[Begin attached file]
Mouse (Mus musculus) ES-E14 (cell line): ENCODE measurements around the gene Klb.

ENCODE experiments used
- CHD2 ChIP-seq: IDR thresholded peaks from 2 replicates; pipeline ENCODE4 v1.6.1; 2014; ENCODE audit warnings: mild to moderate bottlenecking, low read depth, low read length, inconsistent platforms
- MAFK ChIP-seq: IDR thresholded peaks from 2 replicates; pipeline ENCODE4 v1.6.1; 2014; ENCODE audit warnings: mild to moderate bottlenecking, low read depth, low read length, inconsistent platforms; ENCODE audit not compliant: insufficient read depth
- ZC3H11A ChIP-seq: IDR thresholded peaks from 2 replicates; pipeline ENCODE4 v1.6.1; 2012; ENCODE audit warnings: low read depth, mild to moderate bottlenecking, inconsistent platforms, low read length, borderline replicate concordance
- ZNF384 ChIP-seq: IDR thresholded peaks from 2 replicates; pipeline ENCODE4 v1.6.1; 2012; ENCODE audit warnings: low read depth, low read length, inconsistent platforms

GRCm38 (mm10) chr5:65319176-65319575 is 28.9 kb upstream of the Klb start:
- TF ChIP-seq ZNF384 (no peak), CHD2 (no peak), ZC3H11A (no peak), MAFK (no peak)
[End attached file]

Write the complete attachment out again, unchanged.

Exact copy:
Mouse (Mus musculus) ES-E14 (cell line): ENCODE measurements around the gene Klb.

ENCODE experiments used
- CHD2 ChIP-seq: IDR thresholded peaks from 2 replicates; pipeline ENCODE4 v1.6.1; 2014; ENCODE audit warnings: mild to moderate bottlenecking, low read depth, low read length, inconsistent platforms
- MAFK ChIP-seq: IDR thresholded peaks from 2 replicates; pipeline ENCODE4 v1.6.1; 2014; ENCODE audit warnings: mild to moderate bottlenecking, low read depth, low read length, inconsistent platforms; ENCODE audit not compliant: insufficient read depth
- ZC3H11A ChIP-seq: IDR thresholded peaks from 2 replicates; pipeline ENCODE4 v1.6.1; 2012; ENCODE audit warnings: low read depth, mild to moderate bottlenecking, inconsistent platforms, low read length, borderline replicate concordance
- ZNF384 ChIP-seq: IDR thresholded peaks from 2 replicates; pipeline ENCODE4 v1.6.1; 2012; ENCODE audit warnings: low read depth, low read length, inconsistent platforms

GRCm38 (mm10) chr5:65319176-65319575 is 28.9 kb upstream of the Klb start:
- TF ChIP-seq ZNF384 (no peak), CHD2 (no peak), ZC3H11A (no peak), MAFK (no peak)